20. Inferring differential evolutionary processes of plant persistence traits in Northern Hemisphere Mediterranean fire-prone ecosystems

    USGS Publications Warehouse

    Pausas, J.G.; Keeley, J.E.; Verdu, M.

    2006-01-01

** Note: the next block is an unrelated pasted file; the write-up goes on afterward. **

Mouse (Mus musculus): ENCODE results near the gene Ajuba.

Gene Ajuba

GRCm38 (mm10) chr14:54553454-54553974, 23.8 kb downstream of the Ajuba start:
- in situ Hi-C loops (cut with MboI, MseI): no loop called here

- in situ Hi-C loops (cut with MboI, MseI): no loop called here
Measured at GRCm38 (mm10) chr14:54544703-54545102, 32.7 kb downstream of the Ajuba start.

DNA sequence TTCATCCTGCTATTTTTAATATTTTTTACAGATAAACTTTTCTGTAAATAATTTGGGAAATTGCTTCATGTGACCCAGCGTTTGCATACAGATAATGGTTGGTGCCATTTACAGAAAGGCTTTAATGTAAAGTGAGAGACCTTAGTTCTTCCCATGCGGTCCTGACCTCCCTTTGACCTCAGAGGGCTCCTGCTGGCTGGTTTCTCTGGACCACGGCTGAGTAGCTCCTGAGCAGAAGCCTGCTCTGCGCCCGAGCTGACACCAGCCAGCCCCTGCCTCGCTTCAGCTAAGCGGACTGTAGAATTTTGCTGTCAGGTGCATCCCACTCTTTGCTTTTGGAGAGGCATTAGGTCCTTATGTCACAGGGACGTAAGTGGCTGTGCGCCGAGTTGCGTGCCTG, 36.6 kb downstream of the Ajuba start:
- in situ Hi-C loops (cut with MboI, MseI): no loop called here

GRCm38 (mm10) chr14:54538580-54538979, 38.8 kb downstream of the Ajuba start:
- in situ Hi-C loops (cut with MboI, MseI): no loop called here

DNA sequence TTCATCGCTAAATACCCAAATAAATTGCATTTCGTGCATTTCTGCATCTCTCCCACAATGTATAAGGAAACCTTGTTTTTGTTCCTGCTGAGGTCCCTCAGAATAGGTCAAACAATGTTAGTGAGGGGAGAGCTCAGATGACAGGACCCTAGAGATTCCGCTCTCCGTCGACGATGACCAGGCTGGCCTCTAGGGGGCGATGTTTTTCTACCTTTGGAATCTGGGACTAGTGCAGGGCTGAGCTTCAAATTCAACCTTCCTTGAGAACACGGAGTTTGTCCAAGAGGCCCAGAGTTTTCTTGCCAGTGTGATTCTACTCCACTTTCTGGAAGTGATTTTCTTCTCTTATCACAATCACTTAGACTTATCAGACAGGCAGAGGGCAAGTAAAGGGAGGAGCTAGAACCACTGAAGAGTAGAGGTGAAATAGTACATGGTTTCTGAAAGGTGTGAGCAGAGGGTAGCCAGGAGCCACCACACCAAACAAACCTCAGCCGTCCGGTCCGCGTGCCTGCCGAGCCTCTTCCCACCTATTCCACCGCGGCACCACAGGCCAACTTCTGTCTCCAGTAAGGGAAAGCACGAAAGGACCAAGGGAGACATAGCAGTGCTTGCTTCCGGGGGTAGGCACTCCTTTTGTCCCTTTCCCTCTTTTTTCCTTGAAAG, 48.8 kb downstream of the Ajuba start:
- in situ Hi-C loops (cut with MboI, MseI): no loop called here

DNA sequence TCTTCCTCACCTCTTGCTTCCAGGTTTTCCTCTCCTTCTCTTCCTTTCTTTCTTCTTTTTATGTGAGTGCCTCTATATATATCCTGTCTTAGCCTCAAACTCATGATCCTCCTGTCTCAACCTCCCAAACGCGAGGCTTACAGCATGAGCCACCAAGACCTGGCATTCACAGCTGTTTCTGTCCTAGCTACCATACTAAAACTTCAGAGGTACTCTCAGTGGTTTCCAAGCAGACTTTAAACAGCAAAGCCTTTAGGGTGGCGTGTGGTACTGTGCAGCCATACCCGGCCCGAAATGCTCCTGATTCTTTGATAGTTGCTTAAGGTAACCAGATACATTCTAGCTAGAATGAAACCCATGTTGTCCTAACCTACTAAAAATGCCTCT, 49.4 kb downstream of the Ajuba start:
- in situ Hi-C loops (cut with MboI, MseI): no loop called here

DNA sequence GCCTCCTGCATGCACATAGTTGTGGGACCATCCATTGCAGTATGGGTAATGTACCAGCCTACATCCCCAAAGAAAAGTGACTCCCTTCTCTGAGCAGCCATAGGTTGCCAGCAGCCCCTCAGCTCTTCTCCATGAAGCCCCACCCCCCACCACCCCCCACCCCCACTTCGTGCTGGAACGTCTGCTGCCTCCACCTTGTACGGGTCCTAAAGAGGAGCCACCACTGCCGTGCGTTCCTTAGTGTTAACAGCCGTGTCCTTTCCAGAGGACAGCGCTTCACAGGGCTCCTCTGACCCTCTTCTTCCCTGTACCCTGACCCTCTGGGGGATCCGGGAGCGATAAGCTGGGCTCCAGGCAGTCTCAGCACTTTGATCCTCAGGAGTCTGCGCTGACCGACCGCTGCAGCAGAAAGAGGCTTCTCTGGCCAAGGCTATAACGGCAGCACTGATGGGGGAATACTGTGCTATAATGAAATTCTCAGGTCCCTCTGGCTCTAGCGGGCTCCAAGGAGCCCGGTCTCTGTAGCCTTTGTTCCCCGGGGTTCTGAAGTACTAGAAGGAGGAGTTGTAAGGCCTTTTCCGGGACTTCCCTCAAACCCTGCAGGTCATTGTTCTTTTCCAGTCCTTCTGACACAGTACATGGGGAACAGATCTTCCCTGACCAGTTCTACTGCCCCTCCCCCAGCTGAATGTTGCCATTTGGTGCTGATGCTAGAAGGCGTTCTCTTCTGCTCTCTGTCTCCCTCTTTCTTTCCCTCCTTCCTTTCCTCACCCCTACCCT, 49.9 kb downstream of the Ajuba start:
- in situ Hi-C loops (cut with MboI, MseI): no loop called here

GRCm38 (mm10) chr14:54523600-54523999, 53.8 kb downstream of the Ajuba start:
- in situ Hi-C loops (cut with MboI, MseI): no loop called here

1 Resprouting capacity (R) and propagule-persistence (P) are traits that are often considered to have evolved where there are predictable crown fires. Because several indicators suggest a stronger selective pressure for such traits in California than in the Mediterranean Basin, we hypothesize that plant species should have evolved to become R+ and P+ more frequently in California than in the Mediterranean Basin. 2 To test this hypothesis we studied the phylogenetic association between R and P states in both California and the Mediterranean Basin using published molecular phylogenies. 3 The results suggest that R and P evolved differently in the two regions. The occurrence of the states differs significantly between regions for trait P, but not for trait R. The different patterns (towards R+ and P+ in California and towards R+ and P- in the Mediterranean Basin) are reflected in the higher abundance and the wider taxonomic distribution of species with both persistence traits (R+P+ species) in California. 4 The differential acquisition of fire persistence mechanisms at the propagule level (P+) supports the idea that fire selective pressures has been higher in California than in the Mediterranean Basin. 5 Our comparative phylogenetic-informed analysis contributes to an understanding of the differential role of the Quaternary climate in determining fire persistence traits in different Mediterranean-type ecosystems and, thus, to the debate on the evolutionary convergence of traits. ?? 2006 British Ecological Society.